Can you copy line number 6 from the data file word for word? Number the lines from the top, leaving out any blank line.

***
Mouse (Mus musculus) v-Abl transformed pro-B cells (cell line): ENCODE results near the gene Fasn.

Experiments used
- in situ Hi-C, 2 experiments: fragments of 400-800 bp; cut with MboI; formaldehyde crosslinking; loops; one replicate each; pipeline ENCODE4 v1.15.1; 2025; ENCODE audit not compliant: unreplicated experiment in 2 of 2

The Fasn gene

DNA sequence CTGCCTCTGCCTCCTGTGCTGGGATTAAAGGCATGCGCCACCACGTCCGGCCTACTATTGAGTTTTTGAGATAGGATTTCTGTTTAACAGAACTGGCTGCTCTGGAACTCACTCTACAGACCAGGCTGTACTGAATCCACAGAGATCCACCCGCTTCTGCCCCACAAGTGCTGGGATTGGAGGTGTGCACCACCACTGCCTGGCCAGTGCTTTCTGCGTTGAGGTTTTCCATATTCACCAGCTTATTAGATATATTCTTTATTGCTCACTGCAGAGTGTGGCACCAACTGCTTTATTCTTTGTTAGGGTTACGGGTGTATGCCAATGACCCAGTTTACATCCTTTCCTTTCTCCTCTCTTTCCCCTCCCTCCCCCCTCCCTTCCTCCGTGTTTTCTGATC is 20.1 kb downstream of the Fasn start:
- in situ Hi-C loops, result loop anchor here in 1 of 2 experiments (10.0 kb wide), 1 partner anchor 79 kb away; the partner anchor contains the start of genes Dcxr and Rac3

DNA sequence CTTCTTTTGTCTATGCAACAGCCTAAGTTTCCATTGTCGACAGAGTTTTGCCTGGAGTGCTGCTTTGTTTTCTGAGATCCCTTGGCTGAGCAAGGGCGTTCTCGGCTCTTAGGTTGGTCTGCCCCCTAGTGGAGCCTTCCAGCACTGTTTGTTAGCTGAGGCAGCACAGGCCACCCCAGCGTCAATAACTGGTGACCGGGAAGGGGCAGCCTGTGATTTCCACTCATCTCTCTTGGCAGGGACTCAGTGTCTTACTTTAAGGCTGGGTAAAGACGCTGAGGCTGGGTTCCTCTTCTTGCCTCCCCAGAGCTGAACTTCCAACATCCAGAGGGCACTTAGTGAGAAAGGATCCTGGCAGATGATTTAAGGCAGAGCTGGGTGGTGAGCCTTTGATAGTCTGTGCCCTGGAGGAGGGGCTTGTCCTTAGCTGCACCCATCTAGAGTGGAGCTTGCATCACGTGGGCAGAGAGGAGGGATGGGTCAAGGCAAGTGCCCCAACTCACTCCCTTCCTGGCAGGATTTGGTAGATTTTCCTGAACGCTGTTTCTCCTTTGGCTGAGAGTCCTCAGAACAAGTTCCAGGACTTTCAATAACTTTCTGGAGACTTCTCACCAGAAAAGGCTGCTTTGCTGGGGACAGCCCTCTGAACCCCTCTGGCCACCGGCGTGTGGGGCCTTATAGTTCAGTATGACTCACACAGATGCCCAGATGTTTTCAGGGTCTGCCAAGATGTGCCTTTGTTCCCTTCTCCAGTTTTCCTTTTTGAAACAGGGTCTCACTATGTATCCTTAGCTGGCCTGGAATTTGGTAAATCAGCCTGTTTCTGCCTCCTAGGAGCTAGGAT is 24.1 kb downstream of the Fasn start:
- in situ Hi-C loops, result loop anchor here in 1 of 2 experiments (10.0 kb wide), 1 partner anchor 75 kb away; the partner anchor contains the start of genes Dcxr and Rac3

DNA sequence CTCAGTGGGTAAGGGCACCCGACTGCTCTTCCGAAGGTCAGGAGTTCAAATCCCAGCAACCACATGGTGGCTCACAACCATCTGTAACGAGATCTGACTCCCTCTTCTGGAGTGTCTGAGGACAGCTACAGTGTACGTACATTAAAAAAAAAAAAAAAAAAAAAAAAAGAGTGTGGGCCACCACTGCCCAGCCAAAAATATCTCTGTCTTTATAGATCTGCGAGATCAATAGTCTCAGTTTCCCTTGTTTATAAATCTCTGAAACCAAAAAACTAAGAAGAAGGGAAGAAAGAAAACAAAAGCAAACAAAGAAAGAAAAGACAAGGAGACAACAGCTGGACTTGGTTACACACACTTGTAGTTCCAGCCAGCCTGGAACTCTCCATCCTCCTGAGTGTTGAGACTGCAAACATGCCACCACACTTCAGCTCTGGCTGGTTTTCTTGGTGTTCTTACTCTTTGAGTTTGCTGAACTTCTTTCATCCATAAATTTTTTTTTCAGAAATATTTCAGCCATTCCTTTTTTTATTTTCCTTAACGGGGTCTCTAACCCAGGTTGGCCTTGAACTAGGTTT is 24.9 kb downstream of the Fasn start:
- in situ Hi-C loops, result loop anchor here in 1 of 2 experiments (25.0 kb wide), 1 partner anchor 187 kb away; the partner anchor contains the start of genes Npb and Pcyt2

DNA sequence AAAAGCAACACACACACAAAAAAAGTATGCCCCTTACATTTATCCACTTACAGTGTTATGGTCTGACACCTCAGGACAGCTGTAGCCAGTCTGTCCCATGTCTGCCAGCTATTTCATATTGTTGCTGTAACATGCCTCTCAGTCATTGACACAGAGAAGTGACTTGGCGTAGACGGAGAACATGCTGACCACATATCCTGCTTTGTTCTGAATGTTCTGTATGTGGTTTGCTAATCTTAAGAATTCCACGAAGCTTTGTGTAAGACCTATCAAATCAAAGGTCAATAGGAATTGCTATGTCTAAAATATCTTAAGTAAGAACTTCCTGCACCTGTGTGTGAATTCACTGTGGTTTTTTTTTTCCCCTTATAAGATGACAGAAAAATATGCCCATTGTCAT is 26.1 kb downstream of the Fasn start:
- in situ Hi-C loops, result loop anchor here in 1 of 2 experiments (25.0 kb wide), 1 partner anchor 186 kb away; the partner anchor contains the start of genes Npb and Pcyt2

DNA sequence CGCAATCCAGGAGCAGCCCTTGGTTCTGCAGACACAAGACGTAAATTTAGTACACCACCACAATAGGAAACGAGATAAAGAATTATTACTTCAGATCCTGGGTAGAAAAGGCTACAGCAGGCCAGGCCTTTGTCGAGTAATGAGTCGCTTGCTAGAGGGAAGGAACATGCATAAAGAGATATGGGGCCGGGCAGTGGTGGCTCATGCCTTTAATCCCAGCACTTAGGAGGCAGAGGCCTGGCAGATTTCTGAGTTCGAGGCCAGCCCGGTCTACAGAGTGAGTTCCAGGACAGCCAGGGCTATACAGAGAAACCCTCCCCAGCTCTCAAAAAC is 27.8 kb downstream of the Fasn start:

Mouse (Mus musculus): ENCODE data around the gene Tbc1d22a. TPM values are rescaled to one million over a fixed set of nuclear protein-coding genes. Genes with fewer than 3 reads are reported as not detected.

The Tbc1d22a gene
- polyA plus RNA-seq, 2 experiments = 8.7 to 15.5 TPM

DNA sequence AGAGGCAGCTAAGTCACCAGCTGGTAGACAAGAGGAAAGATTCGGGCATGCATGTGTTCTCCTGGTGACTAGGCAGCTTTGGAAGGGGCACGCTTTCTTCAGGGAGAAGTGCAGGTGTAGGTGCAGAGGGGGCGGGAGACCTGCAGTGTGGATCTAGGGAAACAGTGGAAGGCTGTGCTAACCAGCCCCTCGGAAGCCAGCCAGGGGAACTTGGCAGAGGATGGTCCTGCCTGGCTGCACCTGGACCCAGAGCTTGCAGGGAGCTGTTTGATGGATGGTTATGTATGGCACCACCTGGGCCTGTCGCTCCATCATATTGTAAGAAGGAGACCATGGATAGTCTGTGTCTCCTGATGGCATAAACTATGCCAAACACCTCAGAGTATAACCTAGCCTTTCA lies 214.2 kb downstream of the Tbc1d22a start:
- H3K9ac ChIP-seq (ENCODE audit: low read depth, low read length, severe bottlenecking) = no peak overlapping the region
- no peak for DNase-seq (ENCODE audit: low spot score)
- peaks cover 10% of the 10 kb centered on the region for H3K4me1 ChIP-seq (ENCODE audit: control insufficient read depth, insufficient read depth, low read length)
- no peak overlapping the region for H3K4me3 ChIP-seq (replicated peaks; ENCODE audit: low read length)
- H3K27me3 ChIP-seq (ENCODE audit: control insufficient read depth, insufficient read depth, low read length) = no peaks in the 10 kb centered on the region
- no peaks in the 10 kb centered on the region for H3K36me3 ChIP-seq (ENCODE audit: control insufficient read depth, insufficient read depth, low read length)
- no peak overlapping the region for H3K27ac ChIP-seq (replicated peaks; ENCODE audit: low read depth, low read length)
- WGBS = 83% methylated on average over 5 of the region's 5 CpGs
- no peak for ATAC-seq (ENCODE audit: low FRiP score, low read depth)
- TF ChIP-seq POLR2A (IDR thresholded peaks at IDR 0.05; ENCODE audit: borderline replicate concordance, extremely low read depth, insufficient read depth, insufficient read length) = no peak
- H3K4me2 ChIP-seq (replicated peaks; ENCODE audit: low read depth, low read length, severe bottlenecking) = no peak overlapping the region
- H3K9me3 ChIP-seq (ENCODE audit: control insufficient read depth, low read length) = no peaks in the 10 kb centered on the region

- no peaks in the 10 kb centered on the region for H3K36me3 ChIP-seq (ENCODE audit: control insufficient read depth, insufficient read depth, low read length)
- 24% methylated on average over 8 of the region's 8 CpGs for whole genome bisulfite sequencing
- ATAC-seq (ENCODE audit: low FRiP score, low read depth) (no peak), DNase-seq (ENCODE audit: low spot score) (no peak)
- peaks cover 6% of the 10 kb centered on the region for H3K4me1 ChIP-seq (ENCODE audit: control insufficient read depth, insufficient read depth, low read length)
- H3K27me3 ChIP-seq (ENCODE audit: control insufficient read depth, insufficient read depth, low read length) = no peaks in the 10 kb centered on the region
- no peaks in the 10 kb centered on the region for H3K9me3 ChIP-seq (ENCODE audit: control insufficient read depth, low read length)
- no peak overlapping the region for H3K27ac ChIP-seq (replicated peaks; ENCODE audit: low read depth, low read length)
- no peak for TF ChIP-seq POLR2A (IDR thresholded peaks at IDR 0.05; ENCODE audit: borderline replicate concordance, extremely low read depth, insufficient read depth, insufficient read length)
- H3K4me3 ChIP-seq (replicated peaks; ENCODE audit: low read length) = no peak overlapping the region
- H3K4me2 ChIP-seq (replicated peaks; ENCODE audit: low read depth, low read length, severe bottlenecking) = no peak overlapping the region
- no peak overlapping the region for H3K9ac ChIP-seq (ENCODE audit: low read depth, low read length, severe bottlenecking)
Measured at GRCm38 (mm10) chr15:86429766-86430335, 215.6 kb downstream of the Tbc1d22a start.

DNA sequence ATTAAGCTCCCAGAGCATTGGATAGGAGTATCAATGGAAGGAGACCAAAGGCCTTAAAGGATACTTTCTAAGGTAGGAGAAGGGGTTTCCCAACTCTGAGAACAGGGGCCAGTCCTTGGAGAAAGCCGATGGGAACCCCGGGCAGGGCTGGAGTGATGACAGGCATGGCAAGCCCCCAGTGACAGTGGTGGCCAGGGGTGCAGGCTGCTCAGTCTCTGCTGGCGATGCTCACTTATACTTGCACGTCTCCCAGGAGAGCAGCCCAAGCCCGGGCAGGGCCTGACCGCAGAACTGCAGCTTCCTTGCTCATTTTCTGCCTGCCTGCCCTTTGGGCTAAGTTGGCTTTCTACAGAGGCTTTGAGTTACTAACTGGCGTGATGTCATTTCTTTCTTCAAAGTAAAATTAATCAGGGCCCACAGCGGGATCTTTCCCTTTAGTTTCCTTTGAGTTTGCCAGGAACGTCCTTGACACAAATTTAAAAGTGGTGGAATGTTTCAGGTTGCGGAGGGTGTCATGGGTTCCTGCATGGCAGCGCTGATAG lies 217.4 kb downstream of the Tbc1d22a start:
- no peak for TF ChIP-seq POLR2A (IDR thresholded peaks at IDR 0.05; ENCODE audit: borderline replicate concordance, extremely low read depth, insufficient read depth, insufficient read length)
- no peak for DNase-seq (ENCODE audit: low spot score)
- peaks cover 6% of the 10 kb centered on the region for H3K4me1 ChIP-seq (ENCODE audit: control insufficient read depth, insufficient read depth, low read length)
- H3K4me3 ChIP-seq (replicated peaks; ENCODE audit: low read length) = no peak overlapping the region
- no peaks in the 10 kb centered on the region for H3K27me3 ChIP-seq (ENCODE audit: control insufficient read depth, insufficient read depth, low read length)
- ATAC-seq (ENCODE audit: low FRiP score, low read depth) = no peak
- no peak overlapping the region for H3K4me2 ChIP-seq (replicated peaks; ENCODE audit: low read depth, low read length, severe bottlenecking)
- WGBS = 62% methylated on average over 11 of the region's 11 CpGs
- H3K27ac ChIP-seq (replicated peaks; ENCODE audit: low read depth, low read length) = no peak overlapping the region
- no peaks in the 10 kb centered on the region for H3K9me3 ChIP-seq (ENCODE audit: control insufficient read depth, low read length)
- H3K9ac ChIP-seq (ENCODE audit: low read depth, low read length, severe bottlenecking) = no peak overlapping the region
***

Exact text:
- in situ Hi-C loops, result loop anchor here in 1 of 2 experiments (10.0 kb wide), 1 partner anchor 79 kb away; the partner anchor contains the start of genes Dcxr and Rac3